@Clauswitz: Most critics consider The Maltese Falcon one of the first (if not THE first: see Raymond Borde and Etienne Chaumeton’s book on noir) examples of the genre, so I’m not sure where you’re getting your information. As the author of this review, I’m pretty comfortable in stating that the film is categorically a masterwork of noir.

  • thomas w monahan

    i am looking for the movie foreign correstpondent
    you showed it on tv friday night dec3 2010
    i want a copy tell by e-mail and i will pay by credit card
    thinks in advance if you can do it

  • Gary Cahall

    Lamar, the early John Wayne film you’re looking for is Hangman’s House, a 1928 John Ford drama. It’s available on a DVD twinbill with another Ford effort, 3 Bad Men. You can order it at
    And I’m sorry to say, Thomas, that Alferd Hitchcock’s 1941 thriller Foreign Correspondent is not currently out on DVD. You can find a complete listing of available Hitchcock movies at

  • Jeff C

    For me it’s the final scene between Bogie and Mary Astor; “I won’t do it because every fiber of my being wants to and you’ve counted on that with me the same as you counted on it with all the others, well I won’t play the sap for you, you killed Myles and you’re going over for it.” And Mary Astor shrinks back off camera and you can just feel her diminish into a defeated, broken woman. Not only was the dialog great and the cast of course as good as it will ever get but this movie was so well constructed, and by a first time director no less, that every minute of it is just a joy to watch as well as to listen to. The stuff dreams are made of indeed.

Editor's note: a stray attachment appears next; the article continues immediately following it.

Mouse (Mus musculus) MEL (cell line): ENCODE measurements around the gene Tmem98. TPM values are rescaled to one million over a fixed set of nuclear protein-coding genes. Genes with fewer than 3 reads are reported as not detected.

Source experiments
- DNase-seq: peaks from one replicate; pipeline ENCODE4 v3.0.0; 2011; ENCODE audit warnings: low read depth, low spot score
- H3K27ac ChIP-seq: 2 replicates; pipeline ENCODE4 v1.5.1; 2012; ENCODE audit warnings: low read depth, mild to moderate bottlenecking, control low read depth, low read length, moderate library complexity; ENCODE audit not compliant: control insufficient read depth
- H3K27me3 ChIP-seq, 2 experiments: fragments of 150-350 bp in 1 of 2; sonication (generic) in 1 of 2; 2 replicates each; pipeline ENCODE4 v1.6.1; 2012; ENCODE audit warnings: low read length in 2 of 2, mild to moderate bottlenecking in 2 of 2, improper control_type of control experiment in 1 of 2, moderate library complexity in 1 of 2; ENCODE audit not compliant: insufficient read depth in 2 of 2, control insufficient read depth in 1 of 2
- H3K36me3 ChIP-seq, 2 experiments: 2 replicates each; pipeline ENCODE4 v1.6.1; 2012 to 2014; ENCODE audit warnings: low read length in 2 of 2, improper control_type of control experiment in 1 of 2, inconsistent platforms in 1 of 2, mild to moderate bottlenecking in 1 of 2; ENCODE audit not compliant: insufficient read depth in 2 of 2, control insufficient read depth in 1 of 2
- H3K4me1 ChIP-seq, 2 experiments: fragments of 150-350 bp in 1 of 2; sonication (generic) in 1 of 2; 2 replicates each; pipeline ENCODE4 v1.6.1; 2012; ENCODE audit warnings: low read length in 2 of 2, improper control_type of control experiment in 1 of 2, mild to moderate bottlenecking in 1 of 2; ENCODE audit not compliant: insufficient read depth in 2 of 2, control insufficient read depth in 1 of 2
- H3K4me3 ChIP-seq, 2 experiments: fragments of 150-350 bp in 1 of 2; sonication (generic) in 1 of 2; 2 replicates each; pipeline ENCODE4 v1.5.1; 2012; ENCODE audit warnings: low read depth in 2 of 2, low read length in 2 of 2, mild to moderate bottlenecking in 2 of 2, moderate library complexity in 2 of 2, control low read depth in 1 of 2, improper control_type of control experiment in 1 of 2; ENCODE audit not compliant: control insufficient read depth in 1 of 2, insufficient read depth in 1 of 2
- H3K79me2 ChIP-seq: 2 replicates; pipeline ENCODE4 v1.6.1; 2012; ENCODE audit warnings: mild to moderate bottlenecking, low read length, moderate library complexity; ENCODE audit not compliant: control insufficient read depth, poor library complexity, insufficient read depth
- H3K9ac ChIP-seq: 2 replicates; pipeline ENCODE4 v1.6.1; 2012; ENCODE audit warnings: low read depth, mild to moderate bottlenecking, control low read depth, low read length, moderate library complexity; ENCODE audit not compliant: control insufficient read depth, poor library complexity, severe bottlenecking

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  • Michael Boughn

    You should check out the 1931 version — with Bebe Daniels and Ricardo Cortez — it is very good as well , , ,

    • Falcon41

      Seemed more like a comedy to me I didn’t like all the laughing in this version!!!!

  • Bruce Reber

    I’ve reviewed The Maltese Falcon at TCM Movie Database, and I remarked that while most Film Noirs were made from the mid 40’s to the late 50’s, there were a few pre-WW2 ones such as This Gun For Hire and The Maltese Falcon. While it’s certainly one of the best Noirs of all time, I disagree that TMF is the greatest-IMO that honor goes to Double Indemnity. The quintessential movie McGuffin has to be that bird statuette from TMF, or as Sam Spade says in one of the great last lines “the stuff dreams are made of”.

  • Silent101